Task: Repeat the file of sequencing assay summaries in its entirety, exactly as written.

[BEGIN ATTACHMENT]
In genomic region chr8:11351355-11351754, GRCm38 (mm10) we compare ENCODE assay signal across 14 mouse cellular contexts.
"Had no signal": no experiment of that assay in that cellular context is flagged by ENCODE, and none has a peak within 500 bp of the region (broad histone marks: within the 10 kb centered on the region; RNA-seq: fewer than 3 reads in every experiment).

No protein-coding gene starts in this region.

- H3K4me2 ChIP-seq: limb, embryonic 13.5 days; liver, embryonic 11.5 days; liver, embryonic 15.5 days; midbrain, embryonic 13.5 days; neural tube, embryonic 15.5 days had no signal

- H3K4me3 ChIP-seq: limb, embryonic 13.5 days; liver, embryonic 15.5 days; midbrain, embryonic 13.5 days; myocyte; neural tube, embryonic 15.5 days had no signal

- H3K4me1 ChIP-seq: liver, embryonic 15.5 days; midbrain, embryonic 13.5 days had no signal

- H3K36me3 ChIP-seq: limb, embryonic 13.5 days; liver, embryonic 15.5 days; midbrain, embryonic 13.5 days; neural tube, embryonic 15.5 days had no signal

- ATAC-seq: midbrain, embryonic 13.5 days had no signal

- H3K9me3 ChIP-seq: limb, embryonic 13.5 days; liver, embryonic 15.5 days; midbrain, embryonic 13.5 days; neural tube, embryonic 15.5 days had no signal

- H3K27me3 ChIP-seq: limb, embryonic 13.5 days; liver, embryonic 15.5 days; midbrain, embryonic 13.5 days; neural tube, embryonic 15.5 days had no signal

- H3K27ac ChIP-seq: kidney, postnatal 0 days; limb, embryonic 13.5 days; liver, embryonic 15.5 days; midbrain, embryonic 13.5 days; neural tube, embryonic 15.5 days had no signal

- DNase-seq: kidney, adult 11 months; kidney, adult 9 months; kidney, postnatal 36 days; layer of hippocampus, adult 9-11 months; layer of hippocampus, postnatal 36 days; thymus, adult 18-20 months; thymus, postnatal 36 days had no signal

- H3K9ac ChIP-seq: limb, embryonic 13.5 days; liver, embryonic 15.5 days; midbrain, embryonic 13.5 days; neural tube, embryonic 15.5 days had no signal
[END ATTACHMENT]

In genomic region chr8:11351355-11351754, GRCm38 (mm10) we compare ENCODE assay signal across 14 mouse cellular contexts.
"Had no signal": no experiment of that assay in that cellular context is flagged by ENCODE, and none has a peak within 500 bp of the region (broad histone marks: within the 10 kb centered on the region; RNA-seq: fewer than 3 reads in every experiment).

No protein-coding gene starts in this region.

- H3K4me2 ChIP-seq: limb, embryonic 13.5 days; liver, embryonic 11.5 days; liver, embryonic 15.5 days; midbrain, embryonic 13.5 days; neural tube, embryonic 15.5 days had no signal

- H3K4me3 ChIP-seq: limb, embryonic 13.5 days; liver, embryonic 15.5 days; midbrain, embryonic 13.5 days; myocyte; neural tube, embryonic 15.5 days had no signal

- H3K4me1 ChIP-seq: liver, embryonic 15.5 days; midbrain, embryonic 13.5 days had no signal

- H3K36me3 ChIP-seq: limb, embryonic 13.5 days; liver, embryonic 15.5 days; midbrain, embryonic 13.5 days; neural tube, embryonic 15.5 days had no signal

- ATAC-seq: midbrain, embryonic 13.5 days had no signal

- H3K9me3 ChIP-seq: limb, embryonic 13.5 days; liver, embryonic 15.5 days; midbrain, embryonic 13.5 days; neural tube, embryonic 15.5 days had no signal

- H3K27me3 ChIP-seq: limb, embryonic 13.5 days; liver, embryonic 15.5 days; midbrain, embryonic 13.5 days; neural tube, embryonic 15.5 days had no signal

- H3K27ac ChIP-seq: kidney, postnatal 0 days; limb, embryonic 13.5 days; liver, embryonic 15.5 days; midbrain, embryonic 13.5 days; neural tube, embryonic 15.5 days had no signal

- DNase-seq: kidney, adult 11 months; kidney, adult 9 months; kidney, postnatal 36 days; layer of hippocampus, adult 9-11 months; layer of hippocampus, postnatal 36 days; thymus, adult 18-20 months; thymus, postnatal 36 days had no signal

- H3K9ac ChIP-seq: limb, embryonic 13.5 days; liver, embryonic 15.5 days; midbrain, embryonic 13.5 days; neural tube, embryonic 15.5 days had no signal